Update: BlackBerry service is fully restored for 70 million customers worldwide after three days of outages, Research in Motion announced today.
But officials still don’t have a definitive cause for the failure of a core switch that led to the disruption nor did they mention plans for reparations to customers.
“We’ve now restored full service,” said co-CEO Mike Lazaridis in a Webcast held shortly after 10 a.m. ET.
Lazaridis and co-CEO Jim Balsillie didn’t say how reparations for customers will be handled. RIM has service level agreements hammered out with thousands of business customers using BlackBerry Enterprise Server that govern outages, but consumers with the BlackBerry Internet Service are not as well protected.
Both Lazaridis and Balsillie repeated that RIM had experienced 99.97 per cent uptime on its global network for the 18 months prior to Monday’s outage, which began primarily in Europe and Asia. “We’re taking aggressive steps to minimize this happening again,” Balsillie said.
At the opening of the news conference, Lazaridis went slightly further than what RIM CIO Robin Bienfait said late Wednesday in a statement about the level of improvements in the outages. Bienfait had said email and BlackBerry Messenger traffic and Web browsing were “operating,” but Lazarides said services were “restored full[y]” even though some customers might need to re-sync their devices by pulling out the battery and re-starting them. He said some email backlogs might continue.
Lazaridis also appeared in a videoposted to the company’s Web site and YouTube, apologizing for the outage and promising the firm is working “tirelessly” and “around the clock” to resolve the issue, though he gave not estimate to when service would be fully restored.
Browsing was however temporarily unavailable in EMEIA as the company’s support teams monitor service stability and continue to assess when the service can be safely brought online. Browsing was however available in the U.S., Canada, and Latin America except for customers serviced by three carrier networks in Latin America that use infrastructure in EMEIA, Bienfait said.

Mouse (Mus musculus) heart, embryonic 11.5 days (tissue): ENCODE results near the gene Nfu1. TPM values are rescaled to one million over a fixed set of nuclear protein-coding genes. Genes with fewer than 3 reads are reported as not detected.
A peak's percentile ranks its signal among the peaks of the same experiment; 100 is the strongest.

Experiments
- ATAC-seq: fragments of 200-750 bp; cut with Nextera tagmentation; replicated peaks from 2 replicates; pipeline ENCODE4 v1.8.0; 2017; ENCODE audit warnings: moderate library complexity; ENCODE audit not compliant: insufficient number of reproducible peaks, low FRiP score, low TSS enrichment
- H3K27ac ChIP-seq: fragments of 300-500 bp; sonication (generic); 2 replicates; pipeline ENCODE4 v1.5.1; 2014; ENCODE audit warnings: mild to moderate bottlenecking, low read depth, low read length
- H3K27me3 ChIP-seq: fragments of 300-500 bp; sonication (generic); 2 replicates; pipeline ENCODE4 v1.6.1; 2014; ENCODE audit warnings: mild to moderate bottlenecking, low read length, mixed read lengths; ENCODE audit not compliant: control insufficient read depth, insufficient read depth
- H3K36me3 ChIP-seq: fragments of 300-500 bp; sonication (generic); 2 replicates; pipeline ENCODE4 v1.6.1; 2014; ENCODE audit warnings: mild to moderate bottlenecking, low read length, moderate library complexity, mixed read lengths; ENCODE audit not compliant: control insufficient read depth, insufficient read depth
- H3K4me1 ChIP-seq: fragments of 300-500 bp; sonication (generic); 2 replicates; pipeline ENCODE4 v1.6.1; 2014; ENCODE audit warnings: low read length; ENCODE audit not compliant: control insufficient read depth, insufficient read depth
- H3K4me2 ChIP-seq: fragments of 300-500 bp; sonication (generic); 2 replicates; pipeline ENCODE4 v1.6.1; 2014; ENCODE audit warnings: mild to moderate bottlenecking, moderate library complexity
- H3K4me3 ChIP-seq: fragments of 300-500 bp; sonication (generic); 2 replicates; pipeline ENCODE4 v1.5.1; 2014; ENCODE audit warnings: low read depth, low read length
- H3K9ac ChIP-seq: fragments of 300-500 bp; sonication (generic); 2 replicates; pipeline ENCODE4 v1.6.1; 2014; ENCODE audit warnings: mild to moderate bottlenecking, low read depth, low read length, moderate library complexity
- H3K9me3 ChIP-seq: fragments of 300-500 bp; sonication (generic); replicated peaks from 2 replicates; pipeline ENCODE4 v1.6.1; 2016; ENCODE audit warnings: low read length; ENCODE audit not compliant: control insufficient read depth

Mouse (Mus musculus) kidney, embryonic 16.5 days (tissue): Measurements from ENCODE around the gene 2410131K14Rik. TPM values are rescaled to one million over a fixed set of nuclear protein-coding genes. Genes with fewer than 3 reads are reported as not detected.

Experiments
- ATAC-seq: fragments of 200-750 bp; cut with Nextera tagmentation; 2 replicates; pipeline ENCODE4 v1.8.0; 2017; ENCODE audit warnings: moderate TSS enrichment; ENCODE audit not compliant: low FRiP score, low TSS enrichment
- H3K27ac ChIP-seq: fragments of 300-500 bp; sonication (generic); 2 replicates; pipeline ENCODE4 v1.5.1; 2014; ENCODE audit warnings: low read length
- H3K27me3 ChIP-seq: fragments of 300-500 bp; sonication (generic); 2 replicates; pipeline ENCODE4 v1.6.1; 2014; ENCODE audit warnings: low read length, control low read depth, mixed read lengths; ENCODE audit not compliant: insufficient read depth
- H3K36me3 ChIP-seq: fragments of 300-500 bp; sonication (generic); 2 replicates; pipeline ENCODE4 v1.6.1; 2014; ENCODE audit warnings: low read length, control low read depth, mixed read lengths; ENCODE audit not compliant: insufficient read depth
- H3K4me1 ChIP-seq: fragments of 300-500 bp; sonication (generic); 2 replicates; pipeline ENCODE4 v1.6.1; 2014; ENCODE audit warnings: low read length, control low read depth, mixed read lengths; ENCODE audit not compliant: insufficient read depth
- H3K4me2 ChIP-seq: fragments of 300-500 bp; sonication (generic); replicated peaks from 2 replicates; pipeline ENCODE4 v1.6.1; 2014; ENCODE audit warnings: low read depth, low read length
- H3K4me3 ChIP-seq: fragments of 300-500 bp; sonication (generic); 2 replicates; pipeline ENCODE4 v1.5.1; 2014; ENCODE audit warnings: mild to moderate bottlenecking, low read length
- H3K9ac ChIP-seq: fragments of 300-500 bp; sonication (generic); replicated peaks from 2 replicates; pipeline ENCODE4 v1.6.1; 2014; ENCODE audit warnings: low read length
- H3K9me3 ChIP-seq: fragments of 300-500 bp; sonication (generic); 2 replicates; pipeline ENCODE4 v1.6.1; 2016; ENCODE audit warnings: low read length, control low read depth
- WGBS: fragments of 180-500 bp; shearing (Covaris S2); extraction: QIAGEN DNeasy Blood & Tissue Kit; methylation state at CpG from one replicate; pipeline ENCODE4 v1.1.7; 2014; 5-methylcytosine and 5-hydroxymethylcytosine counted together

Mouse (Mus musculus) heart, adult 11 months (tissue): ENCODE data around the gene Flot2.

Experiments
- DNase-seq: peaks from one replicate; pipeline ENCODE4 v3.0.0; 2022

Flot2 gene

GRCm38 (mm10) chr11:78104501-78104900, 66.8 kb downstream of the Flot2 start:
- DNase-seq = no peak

On Twitter and other social networks, customers started reporting late Wednesday the restoration of service on their BlackBerry phones. “The service is still a bit slow, but I think it would be ok once the backlog is sorted out,” said an user in Gauteng in South Africa via email, who requested not to be named.
In a later update on its website on Wednesday, RIM said its was seeing a significant increase in service levels in EMEIA. “Service levels are also progressing well in the U.S., Canada and Latin America and we are seeing increased traffic throughput on most services, although there are still some delays and services levels may still vary amongst customers”, it added.
The service interruptions began on Monday, and initially affected customers in the EMEIA region, followed by Latin America. By Wednesday, users in North America also started complaining of a disruption in service.
RIM said on Tuesday that messaging and browsing delays experienced by BlackBerry users in Europe, the Middle East, Africa, India, Brazil, Chile and Argentina were caused by a core switch failure within RIM’s infrastructure.
“Although the system is designed to failover to a back-up switch, the failover did not function as previously tested. As a result, a large backlog of data was generated and we are now working to clear that backlog and restore normal service as quickly as possible,” RIM said in a statement.
The new crisis comes as RIM is fighting off agitated investors that are asking the company to explore strategic options and a new leadership. The Canadian company is also fending away competition from Apple’s iPhone and phones running the Android operating system.
If RIM wants to regain the trust of operators and users, the company now needs to provide more details on why the back-up switch didn’t work as expected; why the problems spread to North America; and most importantly what it is doing to ensure that this never happens again, said Francisco Jeronimo, research manager at IDC.
“You’ve depended on us for reliable, real-time communications, and right now we’re letting you down,” Bienfait said in the letter. “We are taking this very seriously and have people around the world working around the clock to address this situation.”
In a conference call earlier on Wednesday, David Yach, RIM’s chief technology officer for software said that there was no evidence of a breach or a hack. He did not provide information on how many customers were affected, saying that different customers were affected differently, with some not at all affected.
The backlog and queuing of messages starting in Europe caused some impact in nodes in other geographies, Yach said.
John Ribeiro covers outsourcing and general technology breaking news from India for The IDG News Service.